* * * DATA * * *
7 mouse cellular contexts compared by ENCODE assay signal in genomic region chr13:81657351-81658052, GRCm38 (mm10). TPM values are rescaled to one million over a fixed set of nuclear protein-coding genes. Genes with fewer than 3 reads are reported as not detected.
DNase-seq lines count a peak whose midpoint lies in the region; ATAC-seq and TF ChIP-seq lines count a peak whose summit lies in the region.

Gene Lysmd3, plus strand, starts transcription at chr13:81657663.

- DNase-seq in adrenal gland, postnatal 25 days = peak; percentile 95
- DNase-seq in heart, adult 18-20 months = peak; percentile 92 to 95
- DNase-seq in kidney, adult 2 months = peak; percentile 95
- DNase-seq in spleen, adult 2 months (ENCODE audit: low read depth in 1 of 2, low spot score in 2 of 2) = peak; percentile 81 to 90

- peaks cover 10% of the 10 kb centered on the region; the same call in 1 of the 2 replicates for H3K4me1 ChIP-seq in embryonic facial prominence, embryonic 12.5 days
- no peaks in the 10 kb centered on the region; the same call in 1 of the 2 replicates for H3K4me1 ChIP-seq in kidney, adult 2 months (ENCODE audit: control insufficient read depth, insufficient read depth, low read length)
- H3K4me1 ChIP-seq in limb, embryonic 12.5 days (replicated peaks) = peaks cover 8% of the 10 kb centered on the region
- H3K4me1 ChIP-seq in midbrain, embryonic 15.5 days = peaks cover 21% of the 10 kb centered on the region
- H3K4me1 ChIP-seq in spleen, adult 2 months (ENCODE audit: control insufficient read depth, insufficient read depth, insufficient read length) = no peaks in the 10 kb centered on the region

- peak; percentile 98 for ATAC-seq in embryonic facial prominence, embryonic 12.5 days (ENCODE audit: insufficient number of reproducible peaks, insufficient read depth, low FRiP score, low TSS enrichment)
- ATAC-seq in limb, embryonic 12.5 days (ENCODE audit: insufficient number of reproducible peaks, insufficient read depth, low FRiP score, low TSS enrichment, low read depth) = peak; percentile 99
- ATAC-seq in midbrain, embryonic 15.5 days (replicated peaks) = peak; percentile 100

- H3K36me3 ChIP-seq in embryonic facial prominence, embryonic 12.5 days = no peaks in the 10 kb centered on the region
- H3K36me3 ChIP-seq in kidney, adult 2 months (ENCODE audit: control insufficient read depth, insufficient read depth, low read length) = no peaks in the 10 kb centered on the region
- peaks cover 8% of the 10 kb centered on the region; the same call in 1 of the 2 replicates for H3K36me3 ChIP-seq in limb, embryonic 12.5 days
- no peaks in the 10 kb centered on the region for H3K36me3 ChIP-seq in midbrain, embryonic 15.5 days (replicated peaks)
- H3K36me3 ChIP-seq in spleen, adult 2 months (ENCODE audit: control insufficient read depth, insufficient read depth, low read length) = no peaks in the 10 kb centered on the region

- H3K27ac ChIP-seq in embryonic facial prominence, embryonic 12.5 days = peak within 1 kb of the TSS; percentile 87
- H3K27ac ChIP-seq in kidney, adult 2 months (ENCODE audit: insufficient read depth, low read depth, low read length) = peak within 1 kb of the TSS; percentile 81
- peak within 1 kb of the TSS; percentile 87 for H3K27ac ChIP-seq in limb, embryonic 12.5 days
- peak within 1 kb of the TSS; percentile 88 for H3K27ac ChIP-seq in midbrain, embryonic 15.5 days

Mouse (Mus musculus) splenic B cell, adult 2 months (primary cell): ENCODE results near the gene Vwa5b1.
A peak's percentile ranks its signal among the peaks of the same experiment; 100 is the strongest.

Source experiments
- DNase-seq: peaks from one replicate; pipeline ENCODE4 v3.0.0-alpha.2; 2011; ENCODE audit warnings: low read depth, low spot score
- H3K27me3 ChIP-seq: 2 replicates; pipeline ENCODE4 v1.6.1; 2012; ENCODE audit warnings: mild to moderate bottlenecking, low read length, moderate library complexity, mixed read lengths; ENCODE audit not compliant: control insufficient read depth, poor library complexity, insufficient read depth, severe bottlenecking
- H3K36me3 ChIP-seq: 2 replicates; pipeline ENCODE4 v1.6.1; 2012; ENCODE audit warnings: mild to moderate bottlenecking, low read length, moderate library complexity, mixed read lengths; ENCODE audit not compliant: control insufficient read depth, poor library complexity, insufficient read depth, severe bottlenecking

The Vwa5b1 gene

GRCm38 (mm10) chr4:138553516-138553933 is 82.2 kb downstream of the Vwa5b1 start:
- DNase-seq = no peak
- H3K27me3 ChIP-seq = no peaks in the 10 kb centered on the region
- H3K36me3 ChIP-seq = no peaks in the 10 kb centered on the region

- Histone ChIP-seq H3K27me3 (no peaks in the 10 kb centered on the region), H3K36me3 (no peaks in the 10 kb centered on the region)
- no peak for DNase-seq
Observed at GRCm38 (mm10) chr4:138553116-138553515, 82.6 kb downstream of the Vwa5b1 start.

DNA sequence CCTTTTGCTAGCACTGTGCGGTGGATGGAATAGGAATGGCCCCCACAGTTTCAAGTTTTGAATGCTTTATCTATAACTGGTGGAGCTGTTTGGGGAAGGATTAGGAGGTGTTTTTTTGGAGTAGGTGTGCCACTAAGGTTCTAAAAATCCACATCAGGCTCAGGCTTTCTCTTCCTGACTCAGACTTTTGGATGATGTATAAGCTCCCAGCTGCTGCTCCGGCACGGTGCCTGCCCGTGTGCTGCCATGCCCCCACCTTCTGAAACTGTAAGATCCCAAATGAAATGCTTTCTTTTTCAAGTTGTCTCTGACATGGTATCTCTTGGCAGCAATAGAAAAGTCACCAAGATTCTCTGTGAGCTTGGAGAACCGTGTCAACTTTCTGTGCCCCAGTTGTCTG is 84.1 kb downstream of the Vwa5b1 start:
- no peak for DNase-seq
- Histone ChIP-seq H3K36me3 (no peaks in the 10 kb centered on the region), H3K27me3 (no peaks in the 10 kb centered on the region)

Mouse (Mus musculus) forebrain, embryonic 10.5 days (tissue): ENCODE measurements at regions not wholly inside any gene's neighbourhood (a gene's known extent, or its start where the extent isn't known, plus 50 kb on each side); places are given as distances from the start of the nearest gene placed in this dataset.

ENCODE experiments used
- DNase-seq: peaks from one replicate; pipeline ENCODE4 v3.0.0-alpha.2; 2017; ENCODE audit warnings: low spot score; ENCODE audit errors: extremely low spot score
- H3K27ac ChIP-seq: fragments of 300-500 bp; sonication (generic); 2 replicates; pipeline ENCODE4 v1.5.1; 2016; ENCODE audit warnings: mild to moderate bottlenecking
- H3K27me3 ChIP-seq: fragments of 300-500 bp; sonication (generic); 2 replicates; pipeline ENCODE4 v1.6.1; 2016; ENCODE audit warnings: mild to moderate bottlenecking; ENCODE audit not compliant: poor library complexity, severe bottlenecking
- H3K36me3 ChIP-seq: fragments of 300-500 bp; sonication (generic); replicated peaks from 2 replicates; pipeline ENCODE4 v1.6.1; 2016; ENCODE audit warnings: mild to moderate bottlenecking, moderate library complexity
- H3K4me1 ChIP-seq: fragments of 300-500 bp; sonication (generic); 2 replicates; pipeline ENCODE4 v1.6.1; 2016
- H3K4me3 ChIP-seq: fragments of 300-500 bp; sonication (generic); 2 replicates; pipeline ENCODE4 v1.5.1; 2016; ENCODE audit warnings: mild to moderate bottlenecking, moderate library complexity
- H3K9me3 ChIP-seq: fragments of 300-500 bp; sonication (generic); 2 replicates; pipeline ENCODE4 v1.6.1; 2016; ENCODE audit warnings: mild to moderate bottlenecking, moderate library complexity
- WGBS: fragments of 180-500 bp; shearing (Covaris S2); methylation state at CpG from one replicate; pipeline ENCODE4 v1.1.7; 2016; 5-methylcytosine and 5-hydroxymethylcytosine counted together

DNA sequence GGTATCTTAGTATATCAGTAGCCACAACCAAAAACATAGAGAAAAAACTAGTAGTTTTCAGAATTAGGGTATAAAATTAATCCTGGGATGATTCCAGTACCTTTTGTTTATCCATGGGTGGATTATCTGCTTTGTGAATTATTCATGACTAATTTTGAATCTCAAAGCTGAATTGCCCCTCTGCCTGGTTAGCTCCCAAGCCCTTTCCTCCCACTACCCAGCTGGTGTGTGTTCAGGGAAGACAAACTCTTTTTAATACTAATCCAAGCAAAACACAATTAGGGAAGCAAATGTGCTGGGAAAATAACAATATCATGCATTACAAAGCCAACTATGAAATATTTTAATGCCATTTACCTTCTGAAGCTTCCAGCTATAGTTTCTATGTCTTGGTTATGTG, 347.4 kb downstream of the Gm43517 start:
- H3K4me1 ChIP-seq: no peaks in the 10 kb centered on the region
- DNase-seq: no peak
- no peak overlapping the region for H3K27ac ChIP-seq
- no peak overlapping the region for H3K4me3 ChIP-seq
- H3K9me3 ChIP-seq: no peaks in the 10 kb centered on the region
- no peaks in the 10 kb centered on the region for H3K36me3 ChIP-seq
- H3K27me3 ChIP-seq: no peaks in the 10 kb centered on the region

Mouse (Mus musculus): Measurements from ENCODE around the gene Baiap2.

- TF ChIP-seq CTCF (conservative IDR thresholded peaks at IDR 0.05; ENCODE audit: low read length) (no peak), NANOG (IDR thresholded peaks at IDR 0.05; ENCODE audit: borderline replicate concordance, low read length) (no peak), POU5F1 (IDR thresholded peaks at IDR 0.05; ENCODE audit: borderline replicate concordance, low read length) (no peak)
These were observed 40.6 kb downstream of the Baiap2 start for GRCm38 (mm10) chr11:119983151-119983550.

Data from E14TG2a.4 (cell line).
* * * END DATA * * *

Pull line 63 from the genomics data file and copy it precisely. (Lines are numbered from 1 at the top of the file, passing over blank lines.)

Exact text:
Data from E14TG2a.4 (cell line).